A northbound semitrailer, its brakes overheated from the long descent on Interstate 5 on a 107-degree afternoon, caught fire Wednesday evening and completely burned on the shoulder in exactly the same spot where the Oak Knoll fire took out 11 homes in 2010.
Units from Ashland Fire & Rescue and Fire District No. 5 took the blaze down in short order after the single-alarm fire was reported about 6 p.m. Firefighters looked for spotting in the nearby neighborhood, which had gained an 8-foot concrete wall along the freeway since the big blaze for exactly the danger that arose Wednesday.
“We had fire in just a little bit of grass (tall, dried grass) by the freeway, but it didn’t jump into Oak Knoll,” said Dave Meades, and engineer with Fire District 5. There was a “high probability” the fire was caused by hot brakes, he said, adding “That’s usually what does it — and the heat does make it worse.”
The driver confirmed the brakes caught fire. He said he was coming from Stockton, California, headed for Lacey, Washington, and his cargo was many hundreds of cases of wine. Firefighters used a backhoe to drag the smoking cargo off the truck bed, letting it smash onto the shoulder.
“I was coming down the hill and it just caught fire,” said the driver, Sokhon Kieust. “I got out. It was way too intense."
Homeowner Charmaine Rossi, who lives on Oak Knoll Drive immediately beside where the truck burned, said it brought back memories of the “scary” 2010 fire and how “volatile” and rapid fire can be. She said she and her family heard many explosions as the burning tires and gas tank burst.
“I was working downtown and got the text. I may have sped on East Main. It was a freaky thing. The driver was sitting in the cab with his earbuds on while it was burning and I shouted at him to get out. He did.”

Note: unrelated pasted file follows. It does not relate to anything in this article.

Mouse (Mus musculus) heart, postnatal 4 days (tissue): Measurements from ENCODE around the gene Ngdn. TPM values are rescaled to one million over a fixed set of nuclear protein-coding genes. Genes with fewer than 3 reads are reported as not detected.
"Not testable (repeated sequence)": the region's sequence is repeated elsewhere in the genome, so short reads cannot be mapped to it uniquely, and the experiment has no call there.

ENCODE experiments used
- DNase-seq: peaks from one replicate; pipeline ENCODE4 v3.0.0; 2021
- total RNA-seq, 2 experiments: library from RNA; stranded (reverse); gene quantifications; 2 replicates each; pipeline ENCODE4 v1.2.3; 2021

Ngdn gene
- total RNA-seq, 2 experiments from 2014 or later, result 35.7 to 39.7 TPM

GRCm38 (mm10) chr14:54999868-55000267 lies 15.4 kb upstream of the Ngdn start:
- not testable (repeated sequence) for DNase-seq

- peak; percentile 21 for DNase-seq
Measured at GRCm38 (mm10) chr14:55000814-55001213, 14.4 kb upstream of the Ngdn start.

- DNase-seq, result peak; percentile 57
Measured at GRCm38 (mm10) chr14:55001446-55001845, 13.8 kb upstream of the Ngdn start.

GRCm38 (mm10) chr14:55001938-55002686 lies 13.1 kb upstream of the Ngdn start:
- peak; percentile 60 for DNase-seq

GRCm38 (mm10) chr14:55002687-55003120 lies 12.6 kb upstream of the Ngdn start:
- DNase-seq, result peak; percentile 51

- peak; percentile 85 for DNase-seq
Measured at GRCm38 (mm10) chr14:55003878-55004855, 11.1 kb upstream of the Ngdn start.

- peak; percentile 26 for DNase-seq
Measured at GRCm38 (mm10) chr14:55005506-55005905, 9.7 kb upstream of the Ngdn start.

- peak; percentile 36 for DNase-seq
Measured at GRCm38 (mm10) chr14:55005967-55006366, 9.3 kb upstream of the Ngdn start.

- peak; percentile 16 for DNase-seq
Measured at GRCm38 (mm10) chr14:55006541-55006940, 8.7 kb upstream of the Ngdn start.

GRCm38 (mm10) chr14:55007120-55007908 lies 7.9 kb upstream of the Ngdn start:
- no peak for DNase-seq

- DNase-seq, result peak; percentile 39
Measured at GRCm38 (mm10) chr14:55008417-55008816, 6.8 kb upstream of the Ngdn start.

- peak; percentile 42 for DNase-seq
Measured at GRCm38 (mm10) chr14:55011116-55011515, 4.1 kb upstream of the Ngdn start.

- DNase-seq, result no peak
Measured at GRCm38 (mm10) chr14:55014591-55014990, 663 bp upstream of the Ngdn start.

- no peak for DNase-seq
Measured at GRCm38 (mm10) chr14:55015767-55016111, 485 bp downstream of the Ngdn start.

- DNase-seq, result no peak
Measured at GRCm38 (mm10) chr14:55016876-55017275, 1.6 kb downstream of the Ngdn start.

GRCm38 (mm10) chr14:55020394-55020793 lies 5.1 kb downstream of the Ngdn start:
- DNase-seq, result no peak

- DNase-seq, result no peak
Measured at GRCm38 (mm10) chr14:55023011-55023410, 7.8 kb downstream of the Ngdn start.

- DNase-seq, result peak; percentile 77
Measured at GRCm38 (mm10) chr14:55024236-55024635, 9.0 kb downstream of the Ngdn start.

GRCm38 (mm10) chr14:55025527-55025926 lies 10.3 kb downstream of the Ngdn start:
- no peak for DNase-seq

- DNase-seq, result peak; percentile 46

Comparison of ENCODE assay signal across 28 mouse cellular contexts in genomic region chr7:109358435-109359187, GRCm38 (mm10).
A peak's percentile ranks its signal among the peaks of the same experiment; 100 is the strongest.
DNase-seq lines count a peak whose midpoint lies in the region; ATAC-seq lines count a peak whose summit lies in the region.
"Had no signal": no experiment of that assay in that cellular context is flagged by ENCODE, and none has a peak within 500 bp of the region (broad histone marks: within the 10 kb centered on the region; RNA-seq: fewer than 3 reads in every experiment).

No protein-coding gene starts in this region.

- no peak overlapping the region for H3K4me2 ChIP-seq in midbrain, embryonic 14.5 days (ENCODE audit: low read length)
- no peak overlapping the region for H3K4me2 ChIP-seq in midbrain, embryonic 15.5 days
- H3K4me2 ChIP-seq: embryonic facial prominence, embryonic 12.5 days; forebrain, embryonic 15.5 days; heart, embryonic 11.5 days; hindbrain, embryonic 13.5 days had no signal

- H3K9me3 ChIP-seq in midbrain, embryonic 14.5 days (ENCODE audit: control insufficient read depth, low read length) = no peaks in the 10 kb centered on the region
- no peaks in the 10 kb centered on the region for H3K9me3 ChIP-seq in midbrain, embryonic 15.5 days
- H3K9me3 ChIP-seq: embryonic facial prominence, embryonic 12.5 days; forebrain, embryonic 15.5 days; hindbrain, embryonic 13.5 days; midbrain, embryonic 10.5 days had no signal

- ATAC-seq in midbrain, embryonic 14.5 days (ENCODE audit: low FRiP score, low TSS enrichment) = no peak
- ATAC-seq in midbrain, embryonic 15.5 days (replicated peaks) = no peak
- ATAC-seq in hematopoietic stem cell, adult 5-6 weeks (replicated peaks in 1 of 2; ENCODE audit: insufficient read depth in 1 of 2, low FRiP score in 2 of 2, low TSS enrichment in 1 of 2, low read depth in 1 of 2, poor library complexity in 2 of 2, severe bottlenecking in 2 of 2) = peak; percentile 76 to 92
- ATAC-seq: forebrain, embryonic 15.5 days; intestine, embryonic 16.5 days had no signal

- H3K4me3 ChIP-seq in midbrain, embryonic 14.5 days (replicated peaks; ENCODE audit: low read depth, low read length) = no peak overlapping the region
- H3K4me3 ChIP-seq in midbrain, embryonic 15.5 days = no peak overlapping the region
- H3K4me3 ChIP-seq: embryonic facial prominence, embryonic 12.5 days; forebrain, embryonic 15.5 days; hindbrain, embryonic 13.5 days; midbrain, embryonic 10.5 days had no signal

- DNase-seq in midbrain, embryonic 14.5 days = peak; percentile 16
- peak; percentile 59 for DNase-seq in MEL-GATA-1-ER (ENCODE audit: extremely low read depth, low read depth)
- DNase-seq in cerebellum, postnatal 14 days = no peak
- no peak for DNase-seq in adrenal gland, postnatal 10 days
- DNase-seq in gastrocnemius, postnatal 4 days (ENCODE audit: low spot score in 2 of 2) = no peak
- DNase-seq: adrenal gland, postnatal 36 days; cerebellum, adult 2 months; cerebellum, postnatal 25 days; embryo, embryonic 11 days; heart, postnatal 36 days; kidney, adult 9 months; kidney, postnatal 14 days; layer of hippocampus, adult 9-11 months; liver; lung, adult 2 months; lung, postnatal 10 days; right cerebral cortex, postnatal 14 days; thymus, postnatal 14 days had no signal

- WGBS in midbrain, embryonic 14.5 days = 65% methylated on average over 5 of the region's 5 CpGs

Hearing about the thousands of bottles of burned wine, she joked, “That is the saddest thing I’ve heard in a long time.”
Her teen son, Aden Brown, who went through the 2010 fire, shot video of the event from the first moments and said, “It was so close, only about 12 feet from our yard, but it didn’t freak me out. My dad hosed everything down.”
Ashland Division Chief Chris Chambers, who was in charge of the effort, said the new concrete wall and the lack of vegetation since the big fire seven years ago “definitely was an enormous benefit. It kept the fire on this side (the freeway).”
As a lesson learned from the big Oak Knoll fire, Meades said firefighters were breathing from SCUBA tanks, and were required to take frequent breaks in the fresh air down the road. In the Oak Knoll fire, Battalion Chief Mark Burns suffered lung damage resulting in his death a few years later.
“In this heat, it really zaps your energy fast,” he said, “working with all that protective clothing on”
— Reach Ashland freelance writer John Darling at firstname.lastname@example.org.